Bariatric Surgery Reduces Visceral Adipose Inflammation and Improves Endothelial Function in Type 2 Diabetic Mice
Objective—Bariatric surgery is emerging as an effective method to alleviate a multitude of medical conditions associated with morbid obesity and type 2 diabetes. However, little is known about the effects and mechanisms of bariatric surgery on visceral fat inflammation and endothelial dysfunction in type 2 diabetes. We hypothesize that bariatric surgery ameliorates interferon-γ–mediated adipose tissue inflammation/oxidative stress and improves endothelial function in type 2 diabetic mice.
Methods and Results—Control mice (m Leprdb) and diabetic mice (Leprdb) were treated with either sham surgery or improved gastric bypass surgery and then were evaluated at 5, 10, 20, and 30 days to assess postsurgical effects. Surgery reduced body weight, abdominal adiposity, blood glucose level, and food intake in Leprdb. The surgery-induced decrease in visceral adiposity was accompanied by amelioration of T-lymphocytes and macrophage infiltration, as well as reduction in the expression of interferon-γ and other inflammatory cytokines in the mesenteric adipose tissue (MAT) of Leprdb mice. Furthermore, surgery improved endothelium-dependent, but not endothelium-independent, vasorelaxation in small mesenteric arteries (SMA) of Leprdb mice. The improvement in endothelial function was largely attenuated by nitric oxide synthase inhibitor (L-NAME) incubation. Interferon-γ treatment increased the mRNA expression of tumor necrosis factor-α in the MAT of control mice and incubation of SMA of control mice with tumor necrosis factor-αcaused impairment of endothelial function. Superoxide production in MAT/SMA and nitrotyrosine protein level in SMA were elevated in diabetic mice. Surgery reduced MAT/SMA oxidative stress in Leprdb mice.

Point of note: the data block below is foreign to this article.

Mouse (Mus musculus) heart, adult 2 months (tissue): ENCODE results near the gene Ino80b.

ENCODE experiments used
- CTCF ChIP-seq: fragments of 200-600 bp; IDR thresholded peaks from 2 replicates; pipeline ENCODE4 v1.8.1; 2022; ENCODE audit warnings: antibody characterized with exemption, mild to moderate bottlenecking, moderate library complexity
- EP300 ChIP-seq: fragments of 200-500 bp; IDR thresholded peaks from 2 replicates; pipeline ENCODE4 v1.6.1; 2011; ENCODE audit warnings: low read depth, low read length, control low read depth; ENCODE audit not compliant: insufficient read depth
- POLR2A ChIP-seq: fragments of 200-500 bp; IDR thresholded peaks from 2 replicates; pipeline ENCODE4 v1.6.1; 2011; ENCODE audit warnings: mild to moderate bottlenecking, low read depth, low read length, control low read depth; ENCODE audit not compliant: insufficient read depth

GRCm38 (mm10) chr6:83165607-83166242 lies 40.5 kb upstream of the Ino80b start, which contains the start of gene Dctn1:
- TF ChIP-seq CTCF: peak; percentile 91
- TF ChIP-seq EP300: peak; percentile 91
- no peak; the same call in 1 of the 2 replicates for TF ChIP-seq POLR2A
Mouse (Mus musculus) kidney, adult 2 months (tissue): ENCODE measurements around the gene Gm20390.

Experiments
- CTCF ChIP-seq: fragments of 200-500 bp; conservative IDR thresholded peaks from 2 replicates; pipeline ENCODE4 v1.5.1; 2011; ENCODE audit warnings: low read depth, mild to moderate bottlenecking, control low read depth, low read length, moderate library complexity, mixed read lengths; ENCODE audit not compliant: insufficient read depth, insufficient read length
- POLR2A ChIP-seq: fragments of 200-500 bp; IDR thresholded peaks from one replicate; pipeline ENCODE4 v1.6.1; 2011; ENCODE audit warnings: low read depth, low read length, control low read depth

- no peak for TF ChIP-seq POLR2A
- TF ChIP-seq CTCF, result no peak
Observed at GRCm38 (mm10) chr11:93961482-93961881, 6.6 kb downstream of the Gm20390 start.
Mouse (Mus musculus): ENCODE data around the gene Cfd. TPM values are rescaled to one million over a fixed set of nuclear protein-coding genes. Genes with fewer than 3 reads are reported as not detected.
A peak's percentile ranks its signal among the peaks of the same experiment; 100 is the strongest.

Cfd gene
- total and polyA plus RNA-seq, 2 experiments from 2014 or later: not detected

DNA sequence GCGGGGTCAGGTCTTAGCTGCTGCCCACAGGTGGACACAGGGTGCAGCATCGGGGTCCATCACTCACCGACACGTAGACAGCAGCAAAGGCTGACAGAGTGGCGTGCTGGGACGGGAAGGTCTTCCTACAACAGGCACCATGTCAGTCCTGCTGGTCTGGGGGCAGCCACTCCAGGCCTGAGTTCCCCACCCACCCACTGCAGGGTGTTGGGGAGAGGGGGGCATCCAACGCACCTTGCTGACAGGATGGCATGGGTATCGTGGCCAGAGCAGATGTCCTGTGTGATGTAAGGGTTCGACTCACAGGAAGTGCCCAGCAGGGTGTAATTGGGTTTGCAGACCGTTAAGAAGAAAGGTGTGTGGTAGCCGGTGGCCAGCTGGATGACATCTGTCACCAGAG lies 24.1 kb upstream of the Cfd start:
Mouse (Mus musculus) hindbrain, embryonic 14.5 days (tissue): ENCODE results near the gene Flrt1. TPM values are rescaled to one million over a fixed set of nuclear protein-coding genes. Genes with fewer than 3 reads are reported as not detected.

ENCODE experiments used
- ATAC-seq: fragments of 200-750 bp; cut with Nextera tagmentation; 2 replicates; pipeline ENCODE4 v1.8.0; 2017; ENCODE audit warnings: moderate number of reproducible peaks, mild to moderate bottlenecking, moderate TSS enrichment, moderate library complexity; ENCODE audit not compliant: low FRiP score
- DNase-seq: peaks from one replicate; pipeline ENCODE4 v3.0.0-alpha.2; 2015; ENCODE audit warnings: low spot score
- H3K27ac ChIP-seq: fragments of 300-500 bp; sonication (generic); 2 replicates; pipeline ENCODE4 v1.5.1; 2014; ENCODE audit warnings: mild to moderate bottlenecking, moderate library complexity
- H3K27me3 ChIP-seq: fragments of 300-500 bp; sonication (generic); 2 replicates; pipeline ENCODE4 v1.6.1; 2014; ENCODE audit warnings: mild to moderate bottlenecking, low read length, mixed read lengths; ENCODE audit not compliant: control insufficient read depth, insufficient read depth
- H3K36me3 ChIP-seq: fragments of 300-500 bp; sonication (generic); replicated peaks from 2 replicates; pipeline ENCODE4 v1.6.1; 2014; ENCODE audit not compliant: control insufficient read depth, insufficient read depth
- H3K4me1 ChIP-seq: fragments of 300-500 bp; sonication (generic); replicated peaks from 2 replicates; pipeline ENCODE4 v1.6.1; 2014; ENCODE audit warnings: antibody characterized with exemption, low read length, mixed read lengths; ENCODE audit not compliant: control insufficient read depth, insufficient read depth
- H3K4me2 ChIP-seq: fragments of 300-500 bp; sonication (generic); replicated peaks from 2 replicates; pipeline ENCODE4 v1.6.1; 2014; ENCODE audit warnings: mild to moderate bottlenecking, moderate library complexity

Conclusion—The amelioration of adipose tissue inflammation and the improvement of endothelial function may represent important mechanisms that result in cardiovascular benefits after bariatric surgery.
- Received March 19, 2011.
- Accepted June 2, 2011.
- © 2011 American Heart Association, Inc.